Southern homes have always been about indoor-outdoor living, about maximizing the climatic benefits of both. Porches, or at least porch-inspired spaces, abound in this home. Then again, much of this modern house—despite the ground floor’s open plan, the corrugated galvanized-aluminum cladding, and the grasping thatches of bamboo in the courtyard—has ineluctably Southern roots, legible traces of the local vernacular. The patio just off the kitchen has a nice view of the street and is one of the favorite spots of the house. The upstairs balcony faces the street as well, though from a height that interacts as much with the canopy of trees as anyone out mowing the lawn. By opening the front and back doors downstairs, the door to the balcony in the office, and the windows in the master bedroom, the architect created two airflow corridors in a kind of double-decker shotgun arrangement. Open the glass doors into the courtyard and you’ve got a house in swampy Baton Rouge that relies on air-conditioning for only a few months of the year.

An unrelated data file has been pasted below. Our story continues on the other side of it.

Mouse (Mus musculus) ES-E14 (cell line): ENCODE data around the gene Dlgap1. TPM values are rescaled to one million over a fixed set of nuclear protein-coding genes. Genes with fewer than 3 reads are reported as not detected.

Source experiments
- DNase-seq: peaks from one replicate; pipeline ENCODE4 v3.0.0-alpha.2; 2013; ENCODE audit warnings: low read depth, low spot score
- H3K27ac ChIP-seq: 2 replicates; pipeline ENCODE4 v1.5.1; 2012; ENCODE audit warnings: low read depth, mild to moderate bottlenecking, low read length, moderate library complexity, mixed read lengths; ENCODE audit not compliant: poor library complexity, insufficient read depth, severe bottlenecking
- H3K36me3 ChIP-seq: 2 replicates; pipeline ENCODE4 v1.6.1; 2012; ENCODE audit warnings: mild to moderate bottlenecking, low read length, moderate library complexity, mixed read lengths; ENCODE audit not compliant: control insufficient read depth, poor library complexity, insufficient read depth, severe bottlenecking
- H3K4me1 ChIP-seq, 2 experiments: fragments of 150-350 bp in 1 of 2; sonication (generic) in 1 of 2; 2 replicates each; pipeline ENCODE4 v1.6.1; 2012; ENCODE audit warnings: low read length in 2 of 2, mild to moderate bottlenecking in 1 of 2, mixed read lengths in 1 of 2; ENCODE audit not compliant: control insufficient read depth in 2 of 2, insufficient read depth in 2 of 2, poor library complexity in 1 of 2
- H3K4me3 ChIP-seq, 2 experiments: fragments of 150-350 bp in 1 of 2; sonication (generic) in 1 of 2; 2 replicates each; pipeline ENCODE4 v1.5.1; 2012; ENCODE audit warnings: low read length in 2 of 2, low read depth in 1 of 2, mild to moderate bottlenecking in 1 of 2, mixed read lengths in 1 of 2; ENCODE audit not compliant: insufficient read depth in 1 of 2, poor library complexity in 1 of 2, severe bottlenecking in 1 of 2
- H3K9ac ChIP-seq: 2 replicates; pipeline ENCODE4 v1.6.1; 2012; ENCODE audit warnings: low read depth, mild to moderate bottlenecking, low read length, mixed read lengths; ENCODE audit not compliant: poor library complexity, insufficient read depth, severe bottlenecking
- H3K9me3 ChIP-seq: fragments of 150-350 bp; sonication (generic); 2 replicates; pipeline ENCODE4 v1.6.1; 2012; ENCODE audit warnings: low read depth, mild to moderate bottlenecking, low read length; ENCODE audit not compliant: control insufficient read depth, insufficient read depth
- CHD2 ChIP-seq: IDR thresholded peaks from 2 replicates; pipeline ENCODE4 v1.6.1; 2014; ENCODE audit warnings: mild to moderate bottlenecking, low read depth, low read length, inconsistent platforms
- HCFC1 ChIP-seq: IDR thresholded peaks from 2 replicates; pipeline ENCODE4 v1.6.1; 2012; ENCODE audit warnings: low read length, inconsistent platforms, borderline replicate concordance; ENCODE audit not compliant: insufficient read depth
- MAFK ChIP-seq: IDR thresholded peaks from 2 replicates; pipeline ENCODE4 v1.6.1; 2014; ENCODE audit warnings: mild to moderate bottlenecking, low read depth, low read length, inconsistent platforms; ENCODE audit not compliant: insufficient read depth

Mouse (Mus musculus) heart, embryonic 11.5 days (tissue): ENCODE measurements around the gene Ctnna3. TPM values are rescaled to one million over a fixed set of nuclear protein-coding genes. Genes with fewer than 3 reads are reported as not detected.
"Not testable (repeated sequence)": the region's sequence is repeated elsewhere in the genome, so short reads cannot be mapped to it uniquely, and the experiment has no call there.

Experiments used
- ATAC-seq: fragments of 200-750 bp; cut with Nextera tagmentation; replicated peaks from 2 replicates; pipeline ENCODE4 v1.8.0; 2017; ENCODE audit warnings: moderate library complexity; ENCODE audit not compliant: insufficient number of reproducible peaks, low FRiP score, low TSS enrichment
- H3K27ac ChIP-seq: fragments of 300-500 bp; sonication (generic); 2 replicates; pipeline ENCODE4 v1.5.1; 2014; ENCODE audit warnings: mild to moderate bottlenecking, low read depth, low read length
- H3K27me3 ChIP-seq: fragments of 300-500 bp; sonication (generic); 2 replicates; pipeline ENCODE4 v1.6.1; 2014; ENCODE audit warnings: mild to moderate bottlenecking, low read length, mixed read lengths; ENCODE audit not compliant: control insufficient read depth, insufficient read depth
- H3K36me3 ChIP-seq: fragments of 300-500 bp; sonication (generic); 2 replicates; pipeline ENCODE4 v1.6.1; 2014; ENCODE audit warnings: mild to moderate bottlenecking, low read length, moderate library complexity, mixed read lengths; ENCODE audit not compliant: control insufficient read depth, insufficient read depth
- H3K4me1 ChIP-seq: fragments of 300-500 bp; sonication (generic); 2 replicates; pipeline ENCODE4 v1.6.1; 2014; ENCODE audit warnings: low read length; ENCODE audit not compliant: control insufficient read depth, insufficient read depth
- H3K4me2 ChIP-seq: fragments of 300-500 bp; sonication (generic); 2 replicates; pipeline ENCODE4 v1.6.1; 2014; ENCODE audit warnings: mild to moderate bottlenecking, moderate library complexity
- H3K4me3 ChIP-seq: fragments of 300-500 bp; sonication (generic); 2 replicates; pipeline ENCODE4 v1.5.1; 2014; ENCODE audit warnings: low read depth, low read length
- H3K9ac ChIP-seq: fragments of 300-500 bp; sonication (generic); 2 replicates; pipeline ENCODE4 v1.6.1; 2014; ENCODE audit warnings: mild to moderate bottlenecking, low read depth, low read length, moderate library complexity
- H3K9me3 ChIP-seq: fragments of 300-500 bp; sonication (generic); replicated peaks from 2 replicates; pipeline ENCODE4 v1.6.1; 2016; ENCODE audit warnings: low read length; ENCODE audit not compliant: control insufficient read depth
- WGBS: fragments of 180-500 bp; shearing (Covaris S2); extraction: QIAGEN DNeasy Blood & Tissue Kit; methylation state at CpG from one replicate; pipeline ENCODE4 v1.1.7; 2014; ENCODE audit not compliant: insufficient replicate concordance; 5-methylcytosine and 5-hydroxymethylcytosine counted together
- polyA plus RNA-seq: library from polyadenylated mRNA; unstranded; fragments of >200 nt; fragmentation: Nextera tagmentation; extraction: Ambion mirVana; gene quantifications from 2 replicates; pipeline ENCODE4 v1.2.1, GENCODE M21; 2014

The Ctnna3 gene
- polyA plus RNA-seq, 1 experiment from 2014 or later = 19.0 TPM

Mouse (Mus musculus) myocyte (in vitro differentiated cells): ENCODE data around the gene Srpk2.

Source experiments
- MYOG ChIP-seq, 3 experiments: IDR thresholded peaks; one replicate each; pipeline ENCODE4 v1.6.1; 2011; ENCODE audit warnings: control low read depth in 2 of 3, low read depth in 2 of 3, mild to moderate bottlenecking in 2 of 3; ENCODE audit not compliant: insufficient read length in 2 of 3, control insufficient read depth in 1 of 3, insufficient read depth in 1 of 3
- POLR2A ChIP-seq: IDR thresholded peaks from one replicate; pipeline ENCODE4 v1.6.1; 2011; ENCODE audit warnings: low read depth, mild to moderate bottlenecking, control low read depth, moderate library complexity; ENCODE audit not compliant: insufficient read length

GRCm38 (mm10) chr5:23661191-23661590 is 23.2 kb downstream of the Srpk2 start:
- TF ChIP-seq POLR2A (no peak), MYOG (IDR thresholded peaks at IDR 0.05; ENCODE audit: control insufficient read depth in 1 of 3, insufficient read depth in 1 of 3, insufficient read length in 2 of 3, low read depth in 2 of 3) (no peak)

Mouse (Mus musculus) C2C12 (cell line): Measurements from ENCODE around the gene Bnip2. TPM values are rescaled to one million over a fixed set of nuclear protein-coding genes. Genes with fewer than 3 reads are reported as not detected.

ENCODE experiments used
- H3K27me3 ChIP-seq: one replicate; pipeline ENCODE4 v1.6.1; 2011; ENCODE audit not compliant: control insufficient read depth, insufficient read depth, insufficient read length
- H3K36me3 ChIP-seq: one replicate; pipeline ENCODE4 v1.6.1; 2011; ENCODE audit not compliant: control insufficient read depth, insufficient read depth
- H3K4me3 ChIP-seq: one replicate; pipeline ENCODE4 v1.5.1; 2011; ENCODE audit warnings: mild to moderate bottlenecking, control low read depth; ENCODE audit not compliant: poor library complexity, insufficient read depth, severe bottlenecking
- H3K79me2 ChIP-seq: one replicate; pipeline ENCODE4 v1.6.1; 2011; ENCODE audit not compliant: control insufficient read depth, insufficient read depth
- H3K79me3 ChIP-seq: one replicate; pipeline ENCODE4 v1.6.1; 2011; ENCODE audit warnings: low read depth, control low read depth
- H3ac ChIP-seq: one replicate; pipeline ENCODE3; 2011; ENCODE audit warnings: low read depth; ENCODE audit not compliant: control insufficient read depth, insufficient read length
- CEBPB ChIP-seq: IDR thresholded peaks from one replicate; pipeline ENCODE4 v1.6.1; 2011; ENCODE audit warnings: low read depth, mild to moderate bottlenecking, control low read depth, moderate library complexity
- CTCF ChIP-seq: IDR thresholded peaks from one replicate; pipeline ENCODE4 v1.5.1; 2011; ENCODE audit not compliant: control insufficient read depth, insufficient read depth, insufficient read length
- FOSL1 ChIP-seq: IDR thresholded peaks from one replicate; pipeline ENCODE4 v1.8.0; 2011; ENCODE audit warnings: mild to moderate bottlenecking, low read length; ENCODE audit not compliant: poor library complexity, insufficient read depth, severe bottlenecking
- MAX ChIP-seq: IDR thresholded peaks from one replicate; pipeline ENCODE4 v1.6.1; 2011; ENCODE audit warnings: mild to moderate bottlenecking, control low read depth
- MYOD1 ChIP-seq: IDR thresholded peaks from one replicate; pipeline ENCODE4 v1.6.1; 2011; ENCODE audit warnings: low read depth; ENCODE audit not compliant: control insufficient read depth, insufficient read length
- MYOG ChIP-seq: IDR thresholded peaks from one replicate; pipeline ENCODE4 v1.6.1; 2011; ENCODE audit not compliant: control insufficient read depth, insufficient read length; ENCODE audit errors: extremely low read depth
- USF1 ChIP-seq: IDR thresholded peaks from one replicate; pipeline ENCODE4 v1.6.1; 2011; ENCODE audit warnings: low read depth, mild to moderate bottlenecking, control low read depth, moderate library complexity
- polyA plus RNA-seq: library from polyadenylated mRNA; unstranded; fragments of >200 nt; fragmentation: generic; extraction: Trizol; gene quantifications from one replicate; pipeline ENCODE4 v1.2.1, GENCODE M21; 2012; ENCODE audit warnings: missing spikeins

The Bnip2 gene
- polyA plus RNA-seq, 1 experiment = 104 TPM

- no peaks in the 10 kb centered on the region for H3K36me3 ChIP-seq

The design is all about embracing the outdoors. The undulation of the aluminum cladding makes a regular, rhythmic backdrop for the yards-high bamboo he lovingly tends.
The street is highly visible from the kitchen, a large space where two cooks can easily work around one another.
The guest room has one of the most enviable views of the pecan tree as well as the shed out back. The Lunna swivel chair is from Ikea.
Though much of the outdoor life of the house is within the confines of the yard, the design has a porousness that allows a perpetual, if mediated, interaction with the neighbors and the street.
Photo by: João Canziani. Arcticle featured in Dwell.